Contemporary practice marginalizes landscape process
Despite a long-held infatuation with landscape process, the contemporary professional model is linear. Landscape is often mediated entirely through digital technology, marginalizing the material and experiential qualities of the medium. After construction, the designer likely abandons their creation after “establishment.”
Maintenance is the ultimate and continual test of design
Because the design process is primarily conducted within the confines of abstract and digital space, it is immediately tested by the everyday spatial practices that operate on and across a site. Maintenance reflects this tension, a constant component of and negotiation with the ephemeral, creating a disturbance-mediated equilibrium that we rely on as infrastructure.
Maintenance is not static, but a recursive negotiation with landscape process
The life of a landscape is intrinsically bound to the actors that maintain it, that “enable a condition to continue in being.” In this way, it operates as an assertion, an alliance of actors that together continually recreate an event at the expense of other forces.
Landscapes only come into full existence through landscaping
Just as the creation of a garden is not immediate, only coming into full existence through gardening, the construction of landscape also requires the ongoing cultural practices of maintenance. Landscaping therefore is a continual curation reflecting our intentions mediated by evolving site conditions, an infrastructural service which enables landscape existence.
in a maintenance design practice:
Existing conditions generate design intent
As an alternative professional model, maintenance design practice begins by defining desirable site conditions as a means of generating intent. By grounding design in the everyday spatial practices of the site, it fosters resilience instead of inserting utopian design vision.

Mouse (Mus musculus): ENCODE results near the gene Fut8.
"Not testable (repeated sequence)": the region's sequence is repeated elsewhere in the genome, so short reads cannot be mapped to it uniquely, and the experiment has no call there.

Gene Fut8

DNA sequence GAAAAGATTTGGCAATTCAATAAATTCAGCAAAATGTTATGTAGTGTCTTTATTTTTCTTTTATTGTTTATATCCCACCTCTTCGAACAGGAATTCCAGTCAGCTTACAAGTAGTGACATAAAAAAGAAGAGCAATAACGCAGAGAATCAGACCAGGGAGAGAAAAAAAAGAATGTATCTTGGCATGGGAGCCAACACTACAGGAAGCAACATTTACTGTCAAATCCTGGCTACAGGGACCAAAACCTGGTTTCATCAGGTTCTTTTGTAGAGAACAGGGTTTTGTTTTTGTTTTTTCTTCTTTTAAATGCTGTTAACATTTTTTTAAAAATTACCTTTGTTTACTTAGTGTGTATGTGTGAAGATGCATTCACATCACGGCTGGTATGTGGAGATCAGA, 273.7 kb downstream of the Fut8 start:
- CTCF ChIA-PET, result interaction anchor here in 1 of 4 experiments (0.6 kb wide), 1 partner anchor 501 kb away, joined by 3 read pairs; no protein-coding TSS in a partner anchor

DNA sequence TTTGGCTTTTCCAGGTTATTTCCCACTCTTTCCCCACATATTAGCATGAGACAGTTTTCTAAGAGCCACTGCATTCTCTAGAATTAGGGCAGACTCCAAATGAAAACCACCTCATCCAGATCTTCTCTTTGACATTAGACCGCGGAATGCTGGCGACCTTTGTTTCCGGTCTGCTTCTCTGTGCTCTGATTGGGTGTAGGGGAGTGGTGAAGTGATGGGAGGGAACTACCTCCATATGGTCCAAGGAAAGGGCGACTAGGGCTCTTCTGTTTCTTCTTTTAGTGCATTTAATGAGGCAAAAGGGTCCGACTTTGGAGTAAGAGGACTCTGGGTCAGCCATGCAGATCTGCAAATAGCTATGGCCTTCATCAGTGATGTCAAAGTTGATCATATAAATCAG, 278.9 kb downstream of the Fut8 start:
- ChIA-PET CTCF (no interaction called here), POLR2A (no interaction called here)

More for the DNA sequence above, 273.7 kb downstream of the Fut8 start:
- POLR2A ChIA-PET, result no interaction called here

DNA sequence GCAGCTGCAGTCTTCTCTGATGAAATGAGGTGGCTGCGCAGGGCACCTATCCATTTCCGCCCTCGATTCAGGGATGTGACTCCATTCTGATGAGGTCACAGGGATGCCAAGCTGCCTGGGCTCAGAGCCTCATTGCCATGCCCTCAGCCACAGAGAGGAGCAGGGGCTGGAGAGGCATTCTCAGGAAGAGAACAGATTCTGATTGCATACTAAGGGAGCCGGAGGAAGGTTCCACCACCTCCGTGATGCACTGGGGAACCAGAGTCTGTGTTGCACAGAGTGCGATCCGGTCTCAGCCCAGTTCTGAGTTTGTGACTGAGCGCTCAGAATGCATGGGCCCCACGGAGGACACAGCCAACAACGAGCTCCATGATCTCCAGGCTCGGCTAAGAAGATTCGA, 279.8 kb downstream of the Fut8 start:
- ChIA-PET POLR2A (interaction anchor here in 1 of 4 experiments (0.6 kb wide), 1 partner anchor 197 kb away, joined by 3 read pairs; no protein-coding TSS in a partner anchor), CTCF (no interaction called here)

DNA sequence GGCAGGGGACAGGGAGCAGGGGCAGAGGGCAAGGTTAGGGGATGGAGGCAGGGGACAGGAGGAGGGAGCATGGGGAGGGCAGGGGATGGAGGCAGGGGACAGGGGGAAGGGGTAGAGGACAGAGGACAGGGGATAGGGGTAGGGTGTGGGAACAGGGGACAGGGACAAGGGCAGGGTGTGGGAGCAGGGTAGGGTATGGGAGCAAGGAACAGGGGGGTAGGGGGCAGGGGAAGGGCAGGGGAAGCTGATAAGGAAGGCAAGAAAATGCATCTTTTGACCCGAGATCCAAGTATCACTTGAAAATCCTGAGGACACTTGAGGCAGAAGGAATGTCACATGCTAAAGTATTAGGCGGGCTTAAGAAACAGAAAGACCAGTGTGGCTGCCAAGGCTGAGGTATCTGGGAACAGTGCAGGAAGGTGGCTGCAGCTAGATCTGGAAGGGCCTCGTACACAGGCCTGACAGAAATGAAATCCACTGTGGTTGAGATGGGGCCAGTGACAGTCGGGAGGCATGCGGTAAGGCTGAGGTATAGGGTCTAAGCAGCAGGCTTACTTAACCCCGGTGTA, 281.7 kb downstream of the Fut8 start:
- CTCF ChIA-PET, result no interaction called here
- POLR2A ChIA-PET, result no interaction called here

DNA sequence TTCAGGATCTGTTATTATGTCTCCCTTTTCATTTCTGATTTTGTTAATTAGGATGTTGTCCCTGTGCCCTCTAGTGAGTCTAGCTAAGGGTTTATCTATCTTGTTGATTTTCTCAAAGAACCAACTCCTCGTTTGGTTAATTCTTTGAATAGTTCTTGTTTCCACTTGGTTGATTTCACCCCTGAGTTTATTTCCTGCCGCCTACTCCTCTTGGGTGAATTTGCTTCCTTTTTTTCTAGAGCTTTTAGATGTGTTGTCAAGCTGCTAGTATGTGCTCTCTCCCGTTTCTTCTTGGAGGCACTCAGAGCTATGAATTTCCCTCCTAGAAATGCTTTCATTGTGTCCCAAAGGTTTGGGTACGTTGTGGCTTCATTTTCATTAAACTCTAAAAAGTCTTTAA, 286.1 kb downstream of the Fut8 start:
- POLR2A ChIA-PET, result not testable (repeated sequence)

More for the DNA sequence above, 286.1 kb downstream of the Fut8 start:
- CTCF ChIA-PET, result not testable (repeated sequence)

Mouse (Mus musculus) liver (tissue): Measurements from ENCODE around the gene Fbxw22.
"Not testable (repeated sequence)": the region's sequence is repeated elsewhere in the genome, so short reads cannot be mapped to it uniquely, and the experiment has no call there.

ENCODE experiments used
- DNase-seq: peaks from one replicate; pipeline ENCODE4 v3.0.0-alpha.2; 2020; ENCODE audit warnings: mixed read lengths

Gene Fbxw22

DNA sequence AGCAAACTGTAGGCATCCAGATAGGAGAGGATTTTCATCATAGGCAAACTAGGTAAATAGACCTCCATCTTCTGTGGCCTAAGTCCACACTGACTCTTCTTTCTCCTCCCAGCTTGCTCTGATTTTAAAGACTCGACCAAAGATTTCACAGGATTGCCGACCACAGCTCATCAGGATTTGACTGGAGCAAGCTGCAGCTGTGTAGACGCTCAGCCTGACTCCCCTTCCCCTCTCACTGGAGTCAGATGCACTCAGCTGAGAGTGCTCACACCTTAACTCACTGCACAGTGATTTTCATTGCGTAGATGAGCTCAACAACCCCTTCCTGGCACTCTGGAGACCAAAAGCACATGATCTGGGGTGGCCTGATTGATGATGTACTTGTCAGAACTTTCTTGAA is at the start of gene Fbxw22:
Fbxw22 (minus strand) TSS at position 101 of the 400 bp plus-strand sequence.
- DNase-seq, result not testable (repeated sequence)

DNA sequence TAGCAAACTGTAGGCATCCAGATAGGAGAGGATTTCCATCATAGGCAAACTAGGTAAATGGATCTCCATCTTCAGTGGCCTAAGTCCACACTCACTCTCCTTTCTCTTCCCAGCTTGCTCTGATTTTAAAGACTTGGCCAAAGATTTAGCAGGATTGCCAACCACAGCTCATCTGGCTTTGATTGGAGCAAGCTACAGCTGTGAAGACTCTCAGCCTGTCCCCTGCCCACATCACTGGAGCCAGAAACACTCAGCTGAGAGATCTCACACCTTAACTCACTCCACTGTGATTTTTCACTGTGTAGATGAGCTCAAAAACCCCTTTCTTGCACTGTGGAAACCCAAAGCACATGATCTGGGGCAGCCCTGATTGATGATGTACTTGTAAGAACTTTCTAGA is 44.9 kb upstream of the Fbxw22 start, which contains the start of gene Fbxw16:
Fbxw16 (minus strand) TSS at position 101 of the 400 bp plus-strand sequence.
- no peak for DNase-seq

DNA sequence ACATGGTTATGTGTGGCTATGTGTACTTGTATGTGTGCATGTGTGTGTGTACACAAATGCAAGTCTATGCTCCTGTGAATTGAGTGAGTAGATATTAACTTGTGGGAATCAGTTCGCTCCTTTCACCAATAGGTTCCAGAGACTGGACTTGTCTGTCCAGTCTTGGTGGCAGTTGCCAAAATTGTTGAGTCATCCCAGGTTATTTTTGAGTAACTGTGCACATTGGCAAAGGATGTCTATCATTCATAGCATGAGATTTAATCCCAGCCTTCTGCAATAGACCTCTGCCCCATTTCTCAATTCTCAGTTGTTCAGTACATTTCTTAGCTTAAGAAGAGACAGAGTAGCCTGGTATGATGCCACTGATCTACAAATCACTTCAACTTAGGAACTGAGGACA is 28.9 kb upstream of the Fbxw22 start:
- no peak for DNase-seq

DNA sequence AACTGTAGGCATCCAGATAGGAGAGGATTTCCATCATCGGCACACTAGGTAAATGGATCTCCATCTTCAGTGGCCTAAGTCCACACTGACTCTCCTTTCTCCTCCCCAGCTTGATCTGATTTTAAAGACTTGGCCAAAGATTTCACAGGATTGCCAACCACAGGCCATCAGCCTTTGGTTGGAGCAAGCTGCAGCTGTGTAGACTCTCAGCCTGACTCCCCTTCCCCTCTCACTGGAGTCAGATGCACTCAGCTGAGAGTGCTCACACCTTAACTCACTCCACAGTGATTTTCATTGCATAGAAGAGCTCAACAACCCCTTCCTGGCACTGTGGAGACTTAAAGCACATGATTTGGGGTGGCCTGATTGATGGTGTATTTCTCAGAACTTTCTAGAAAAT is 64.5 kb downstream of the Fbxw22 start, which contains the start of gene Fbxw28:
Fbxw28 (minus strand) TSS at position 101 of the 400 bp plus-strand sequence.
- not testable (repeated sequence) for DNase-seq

The specific materials of site become the maintenance design palette
If landscape maintenance is the collective alliance of site actors, and landscaping is the continual curation of site, a designer’s material palette is determined by these specificities and the available instruments that enable their curation.
The formal logic and economy of tools mediate design
Instruments carry their own agency — their own potential and limitations. Because economy is essential to maintenance practice, their operation is germane to developing the formal qualities of a design, both in the permanent and ephemeral landscape.
Intervention is adaptive, incremental and attentive to schedule
Maintenance practice understands landscape process primarily from doing: a recursive schedule of observation, diagnosis and event. While the techniques of maintenance are underlaid by knowledge and theory, they remain flexible and adaptive through the constant mediation of site conditions.
Maintenance allows for and encourages 1:1 physical experimentation
The recursive schedule of maintenance allows a designer to physically test formal and spatial concepts at a 1:1 scale, developing design resolution on site instead of through the computer screen.
Maintenance allows a designer to engage landscapes outside of the professional model
Under the seemingly innocuous guise and economy of maintenance, designers may tactically intervene in liminal territories to cultivate a right to the city that builds out of the novel ecologies and everyday spatial practices of site.